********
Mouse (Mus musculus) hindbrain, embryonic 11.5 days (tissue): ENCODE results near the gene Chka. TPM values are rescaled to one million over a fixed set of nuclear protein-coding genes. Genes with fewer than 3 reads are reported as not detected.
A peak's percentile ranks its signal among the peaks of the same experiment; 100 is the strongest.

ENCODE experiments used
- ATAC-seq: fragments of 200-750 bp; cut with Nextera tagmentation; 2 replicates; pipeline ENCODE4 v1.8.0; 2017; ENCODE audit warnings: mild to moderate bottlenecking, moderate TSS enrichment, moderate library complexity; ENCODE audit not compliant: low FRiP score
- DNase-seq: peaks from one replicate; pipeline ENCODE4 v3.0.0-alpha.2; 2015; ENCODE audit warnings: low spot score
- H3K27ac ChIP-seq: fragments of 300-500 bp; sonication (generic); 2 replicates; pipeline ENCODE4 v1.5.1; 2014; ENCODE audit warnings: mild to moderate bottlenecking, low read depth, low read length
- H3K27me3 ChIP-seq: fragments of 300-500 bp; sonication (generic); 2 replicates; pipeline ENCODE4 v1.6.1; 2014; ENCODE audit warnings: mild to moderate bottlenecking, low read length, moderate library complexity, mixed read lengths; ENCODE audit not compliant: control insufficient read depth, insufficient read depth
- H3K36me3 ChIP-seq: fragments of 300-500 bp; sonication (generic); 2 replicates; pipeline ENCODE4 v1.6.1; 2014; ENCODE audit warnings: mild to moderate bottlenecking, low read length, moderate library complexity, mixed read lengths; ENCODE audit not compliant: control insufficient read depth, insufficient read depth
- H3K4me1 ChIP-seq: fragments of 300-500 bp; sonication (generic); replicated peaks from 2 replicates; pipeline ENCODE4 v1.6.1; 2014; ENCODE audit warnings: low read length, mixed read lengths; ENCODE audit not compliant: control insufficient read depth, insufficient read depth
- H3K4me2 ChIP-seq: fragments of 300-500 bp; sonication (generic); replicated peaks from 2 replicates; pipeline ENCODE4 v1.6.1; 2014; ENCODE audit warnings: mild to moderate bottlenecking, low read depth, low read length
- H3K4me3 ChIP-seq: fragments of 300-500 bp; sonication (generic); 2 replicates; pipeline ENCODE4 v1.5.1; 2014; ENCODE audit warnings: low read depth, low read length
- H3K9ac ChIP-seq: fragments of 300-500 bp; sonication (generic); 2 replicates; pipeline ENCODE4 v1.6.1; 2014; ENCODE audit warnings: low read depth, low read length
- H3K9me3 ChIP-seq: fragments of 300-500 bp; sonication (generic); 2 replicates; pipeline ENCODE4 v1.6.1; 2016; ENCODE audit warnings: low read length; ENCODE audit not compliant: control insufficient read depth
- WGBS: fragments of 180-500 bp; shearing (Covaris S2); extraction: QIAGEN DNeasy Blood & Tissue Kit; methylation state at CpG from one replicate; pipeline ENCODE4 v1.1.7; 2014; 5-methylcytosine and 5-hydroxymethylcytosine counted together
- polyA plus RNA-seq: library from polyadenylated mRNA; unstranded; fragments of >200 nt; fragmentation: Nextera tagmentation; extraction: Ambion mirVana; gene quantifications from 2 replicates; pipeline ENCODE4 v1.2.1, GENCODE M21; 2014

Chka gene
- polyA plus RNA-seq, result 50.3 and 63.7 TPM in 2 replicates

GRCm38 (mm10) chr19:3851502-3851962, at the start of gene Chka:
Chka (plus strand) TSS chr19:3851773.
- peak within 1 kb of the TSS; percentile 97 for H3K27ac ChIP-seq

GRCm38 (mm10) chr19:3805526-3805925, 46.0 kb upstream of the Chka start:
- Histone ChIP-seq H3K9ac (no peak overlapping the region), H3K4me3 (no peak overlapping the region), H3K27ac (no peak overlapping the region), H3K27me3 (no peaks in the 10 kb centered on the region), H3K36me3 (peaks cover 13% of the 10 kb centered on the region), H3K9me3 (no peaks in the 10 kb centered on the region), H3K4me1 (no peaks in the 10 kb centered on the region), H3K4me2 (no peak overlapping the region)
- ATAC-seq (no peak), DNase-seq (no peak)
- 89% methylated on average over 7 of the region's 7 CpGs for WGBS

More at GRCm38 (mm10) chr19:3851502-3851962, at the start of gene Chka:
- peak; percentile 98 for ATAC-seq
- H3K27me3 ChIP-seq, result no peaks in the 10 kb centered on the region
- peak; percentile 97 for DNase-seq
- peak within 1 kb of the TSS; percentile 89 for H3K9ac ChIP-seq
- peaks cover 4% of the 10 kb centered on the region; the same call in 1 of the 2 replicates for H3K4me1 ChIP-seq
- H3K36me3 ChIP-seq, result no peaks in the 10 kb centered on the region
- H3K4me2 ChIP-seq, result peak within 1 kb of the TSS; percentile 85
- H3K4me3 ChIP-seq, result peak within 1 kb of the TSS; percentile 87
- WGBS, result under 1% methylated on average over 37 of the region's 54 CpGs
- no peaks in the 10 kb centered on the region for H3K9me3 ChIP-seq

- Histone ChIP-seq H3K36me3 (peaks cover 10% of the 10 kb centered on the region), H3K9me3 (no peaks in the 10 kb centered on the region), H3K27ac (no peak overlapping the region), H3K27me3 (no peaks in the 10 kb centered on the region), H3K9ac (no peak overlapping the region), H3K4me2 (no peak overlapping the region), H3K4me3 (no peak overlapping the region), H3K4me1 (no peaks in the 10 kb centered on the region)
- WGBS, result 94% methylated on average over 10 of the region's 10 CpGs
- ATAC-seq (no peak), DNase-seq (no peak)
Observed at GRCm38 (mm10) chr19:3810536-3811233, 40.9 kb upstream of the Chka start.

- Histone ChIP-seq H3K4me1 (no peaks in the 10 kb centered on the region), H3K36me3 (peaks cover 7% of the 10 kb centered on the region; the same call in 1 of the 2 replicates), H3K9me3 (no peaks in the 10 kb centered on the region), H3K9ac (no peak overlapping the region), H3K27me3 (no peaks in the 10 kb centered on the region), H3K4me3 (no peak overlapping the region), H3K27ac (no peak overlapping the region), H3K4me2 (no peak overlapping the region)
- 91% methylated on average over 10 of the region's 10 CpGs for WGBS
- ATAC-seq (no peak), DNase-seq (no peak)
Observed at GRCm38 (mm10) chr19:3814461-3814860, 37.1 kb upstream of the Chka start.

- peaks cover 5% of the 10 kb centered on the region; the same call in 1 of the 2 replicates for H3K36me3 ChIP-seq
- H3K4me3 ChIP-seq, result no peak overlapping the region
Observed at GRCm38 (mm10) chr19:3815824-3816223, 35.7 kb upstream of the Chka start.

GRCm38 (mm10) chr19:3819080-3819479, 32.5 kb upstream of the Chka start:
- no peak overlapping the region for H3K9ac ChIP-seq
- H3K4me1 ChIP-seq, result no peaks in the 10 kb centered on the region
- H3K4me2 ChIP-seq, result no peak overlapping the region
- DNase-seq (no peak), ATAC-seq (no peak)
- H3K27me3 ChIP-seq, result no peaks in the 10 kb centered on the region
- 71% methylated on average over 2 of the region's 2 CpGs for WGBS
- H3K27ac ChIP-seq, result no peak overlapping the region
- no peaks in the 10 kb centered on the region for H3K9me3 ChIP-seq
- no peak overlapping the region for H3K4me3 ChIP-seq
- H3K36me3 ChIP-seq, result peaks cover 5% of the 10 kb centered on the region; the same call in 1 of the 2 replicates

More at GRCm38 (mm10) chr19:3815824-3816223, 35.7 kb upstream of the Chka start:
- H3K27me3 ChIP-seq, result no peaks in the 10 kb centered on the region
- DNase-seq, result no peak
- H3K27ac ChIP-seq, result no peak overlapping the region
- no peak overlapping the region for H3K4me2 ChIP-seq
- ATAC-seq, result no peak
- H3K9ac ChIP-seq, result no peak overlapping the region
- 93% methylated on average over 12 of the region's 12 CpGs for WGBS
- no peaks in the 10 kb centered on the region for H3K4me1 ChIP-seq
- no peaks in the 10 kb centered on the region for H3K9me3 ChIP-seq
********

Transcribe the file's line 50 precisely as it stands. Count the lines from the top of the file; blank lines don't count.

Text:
- H3K4me2 ChIP-seq, result no peak overlapping the region